Dir: Tara Miele. Starring: Sienna Miller, Diego Luna, Beth Grant, Aimee Carrero, Tory Kittles, Vanessa Bayer. 15 cert, 97 mins
Wander Darkly is a romantic drama that waltzes with the metaphysical. It’s an enchanting idea – a woman who’s convinced she’s dead retraces the rise and fall of her relationship – even if the film sometimes struggles to make sense of itself. We open on a date night between Adrienne (Sienna Miller) and Matteo (Diego Luna). It doesn’t take long for the cracks to show; the six-month-old at home may represent a failed attempt at romantic resuscitation, and there’s a whiff of infidelity in the air. On the car ride home, an argument erupts. And, just as Matteo admits they may have finally reached an impasse, a truck comes screeching into frame.
Adrienne wakes up in the hospital and finds herself staring down at her own corpse. What follows is an attempt to invoke the slippery quality of memory, as she travels back and forth in time – like busy fingers rifling through a filing cabinet, hungry for answers to a half-thought-out question. When did Adrienne and Matteo’s love for each other die? Or is it still there, just weak and damaged? Matteo’s backyard woodshop will suddenly be invaded by the waves of a Mexican beach, where the couple once travelled to meet his family.
The fluidity of Tamara Meem and Alex O'Flinn’s editing here is astonishing, and heavily reminiscent of 2004’s Eternal Sunshine of the Spotless Mind – though director Tara Miele never pushes for the same level of absurdity. It actually makes these sequences less believable – or at least a little too neat. Matteo and Adrienne are allowed to stand on the sidelines of her memories as observers and commentators, as they rehash the details of when they first met, when they first said “I love you”, and when their eyes first started to wander.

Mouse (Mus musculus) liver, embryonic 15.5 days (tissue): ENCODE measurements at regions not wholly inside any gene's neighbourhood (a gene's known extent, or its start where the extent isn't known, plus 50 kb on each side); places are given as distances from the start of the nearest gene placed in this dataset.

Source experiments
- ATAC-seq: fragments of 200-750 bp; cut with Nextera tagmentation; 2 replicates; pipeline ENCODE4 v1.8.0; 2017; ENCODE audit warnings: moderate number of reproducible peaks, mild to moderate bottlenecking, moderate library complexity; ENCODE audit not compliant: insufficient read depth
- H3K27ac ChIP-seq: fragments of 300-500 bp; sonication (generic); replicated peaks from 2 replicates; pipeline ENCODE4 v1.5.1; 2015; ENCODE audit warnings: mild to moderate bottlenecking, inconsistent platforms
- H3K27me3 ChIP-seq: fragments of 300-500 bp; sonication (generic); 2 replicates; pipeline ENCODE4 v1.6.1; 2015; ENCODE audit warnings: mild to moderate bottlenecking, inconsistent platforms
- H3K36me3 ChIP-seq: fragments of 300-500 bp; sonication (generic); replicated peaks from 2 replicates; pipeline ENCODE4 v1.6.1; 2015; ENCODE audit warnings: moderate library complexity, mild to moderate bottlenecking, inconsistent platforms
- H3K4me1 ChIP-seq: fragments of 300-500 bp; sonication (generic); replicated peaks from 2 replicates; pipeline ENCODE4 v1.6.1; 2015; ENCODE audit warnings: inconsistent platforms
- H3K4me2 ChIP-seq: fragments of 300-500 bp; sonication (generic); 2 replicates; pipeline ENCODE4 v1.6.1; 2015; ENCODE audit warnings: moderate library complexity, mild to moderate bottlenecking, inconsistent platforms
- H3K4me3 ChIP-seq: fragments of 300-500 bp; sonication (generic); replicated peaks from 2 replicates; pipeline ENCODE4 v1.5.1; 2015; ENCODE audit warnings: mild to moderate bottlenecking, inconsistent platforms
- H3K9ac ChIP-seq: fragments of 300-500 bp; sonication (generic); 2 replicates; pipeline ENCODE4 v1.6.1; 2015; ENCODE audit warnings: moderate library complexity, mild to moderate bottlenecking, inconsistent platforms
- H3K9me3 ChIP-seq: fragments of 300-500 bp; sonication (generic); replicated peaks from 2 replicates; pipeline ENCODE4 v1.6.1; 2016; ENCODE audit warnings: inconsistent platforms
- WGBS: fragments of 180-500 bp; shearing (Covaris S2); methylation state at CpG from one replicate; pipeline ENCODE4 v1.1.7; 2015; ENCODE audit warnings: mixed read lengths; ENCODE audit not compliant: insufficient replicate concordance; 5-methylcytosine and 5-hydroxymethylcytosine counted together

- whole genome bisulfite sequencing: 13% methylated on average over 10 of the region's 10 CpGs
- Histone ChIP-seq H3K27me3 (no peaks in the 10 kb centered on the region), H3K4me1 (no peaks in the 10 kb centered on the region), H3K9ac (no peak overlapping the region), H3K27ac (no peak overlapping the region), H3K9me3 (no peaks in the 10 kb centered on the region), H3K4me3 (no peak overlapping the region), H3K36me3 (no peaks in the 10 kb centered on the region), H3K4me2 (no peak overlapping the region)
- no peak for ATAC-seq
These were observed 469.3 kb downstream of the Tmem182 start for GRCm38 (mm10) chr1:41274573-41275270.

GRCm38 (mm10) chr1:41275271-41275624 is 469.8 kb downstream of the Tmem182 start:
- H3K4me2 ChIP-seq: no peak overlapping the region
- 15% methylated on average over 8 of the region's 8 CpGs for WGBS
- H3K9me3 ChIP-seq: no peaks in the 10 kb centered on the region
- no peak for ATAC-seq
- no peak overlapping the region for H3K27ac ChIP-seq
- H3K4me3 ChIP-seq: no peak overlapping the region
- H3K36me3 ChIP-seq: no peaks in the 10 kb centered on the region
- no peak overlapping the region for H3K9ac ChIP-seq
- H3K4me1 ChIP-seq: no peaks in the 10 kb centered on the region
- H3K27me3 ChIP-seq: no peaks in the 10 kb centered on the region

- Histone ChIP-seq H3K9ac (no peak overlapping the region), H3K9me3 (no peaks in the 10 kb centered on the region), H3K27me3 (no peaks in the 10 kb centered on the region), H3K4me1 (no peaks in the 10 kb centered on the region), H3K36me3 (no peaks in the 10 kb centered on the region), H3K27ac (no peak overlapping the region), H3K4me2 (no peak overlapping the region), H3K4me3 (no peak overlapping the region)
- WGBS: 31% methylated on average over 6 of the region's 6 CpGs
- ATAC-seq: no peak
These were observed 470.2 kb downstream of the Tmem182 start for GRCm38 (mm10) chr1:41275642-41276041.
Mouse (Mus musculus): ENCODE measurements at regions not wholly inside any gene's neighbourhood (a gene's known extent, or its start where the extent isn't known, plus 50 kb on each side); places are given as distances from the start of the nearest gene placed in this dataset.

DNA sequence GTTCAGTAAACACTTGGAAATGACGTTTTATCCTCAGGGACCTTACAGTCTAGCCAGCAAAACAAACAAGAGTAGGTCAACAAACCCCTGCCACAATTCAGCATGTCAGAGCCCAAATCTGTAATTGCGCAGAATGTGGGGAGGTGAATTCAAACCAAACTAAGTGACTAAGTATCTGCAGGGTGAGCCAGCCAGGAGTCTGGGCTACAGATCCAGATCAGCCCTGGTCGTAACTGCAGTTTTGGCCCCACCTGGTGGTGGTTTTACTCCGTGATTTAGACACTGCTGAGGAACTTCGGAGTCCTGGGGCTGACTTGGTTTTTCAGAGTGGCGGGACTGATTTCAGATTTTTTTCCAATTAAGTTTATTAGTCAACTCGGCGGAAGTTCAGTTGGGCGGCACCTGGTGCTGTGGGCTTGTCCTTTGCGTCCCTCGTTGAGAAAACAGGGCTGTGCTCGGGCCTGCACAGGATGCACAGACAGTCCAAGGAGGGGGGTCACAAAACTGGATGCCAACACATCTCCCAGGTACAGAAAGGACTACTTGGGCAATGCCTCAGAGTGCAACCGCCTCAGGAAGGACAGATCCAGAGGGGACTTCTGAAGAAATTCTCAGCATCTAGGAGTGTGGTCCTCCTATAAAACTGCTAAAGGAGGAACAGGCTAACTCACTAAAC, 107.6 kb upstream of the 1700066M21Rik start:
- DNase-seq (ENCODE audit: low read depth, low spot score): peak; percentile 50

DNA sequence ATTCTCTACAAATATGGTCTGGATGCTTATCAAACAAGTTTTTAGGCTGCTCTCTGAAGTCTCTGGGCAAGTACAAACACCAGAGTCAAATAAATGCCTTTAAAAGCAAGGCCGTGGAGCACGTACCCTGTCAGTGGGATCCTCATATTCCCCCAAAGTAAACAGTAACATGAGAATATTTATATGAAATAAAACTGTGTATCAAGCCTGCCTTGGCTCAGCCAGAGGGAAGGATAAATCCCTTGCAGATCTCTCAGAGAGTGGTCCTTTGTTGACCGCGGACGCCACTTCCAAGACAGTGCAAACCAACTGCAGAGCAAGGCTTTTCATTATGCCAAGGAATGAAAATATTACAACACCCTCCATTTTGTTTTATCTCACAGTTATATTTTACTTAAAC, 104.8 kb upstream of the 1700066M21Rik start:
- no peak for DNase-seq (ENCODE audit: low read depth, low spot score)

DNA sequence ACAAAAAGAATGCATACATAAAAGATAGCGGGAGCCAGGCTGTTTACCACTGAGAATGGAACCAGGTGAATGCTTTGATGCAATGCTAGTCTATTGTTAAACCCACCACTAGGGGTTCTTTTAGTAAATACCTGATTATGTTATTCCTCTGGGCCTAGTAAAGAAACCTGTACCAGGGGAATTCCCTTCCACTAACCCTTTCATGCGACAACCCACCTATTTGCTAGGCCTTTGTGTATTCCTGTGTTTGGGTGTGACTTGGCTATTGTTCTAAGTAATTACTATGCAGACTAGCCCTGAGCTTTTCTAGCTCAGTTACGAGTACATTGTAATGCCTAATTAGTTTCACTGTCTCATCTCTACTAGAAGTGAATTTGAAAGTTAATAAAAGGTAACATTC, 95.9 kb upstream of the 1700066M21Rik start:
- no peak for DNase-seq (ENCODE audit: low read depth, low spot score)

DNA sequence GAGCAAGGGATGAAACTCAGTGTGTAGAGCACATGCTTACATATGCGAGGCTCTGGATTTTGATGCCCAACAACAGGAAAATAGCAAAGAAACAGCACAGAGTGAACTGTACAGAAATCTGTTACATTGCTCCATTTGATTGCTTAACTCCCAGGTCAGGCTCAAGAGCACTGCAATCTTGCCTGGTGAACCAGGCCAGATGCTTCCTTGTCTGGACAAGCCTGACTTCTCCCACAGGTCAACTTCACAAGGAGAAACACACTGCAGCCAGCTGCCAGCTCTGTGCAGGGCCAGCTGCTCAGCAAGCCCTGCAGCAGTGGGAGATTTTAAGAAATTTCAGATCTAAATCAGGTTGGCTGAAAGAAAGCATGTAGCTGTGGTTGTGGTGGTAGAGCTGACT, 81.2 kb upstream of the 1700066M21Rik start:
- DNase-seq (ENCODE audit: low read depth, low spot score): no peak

But there’s something beautiful, and almost lyrical, about how these characters relate to each other – Miller and Luna simultaneously convince us that their characters were once madly in love and that they might ultimately be incompatible. There’s a quiet, restless romanticism to Luna’s performance and a sharpness to Miller’s. Her crumpled expressions and bitter laughter hint at a dissatisfaction she felt long before shuffling off this mortal coil. With Miller having already delivered a command performance in last year’s American Woman, it seems the actor is finally getting her dues, having so often been underserved by her material in the past.
There is a twist in this story. Adrienne may not actually be dead, but suffering from Cotard’s syndrome, which causes the delusional belief that one is dead or no longer existing. Some scenes take place in what appears to be an objective reality. They may or may not contain clues. There are sudden interjections of horror – Adrienne keeps seeing a hooded figure, perhaps the spectre of death. But Miele, who also wrote the film’s screenplay, wraps her film up in knots in order to service a mystery that never strays beyond the conventional. Wander Darkly wants to be about the messiness of love – but that’s a riddle that can’t be solved, and the film suffers for thinking otherwise.
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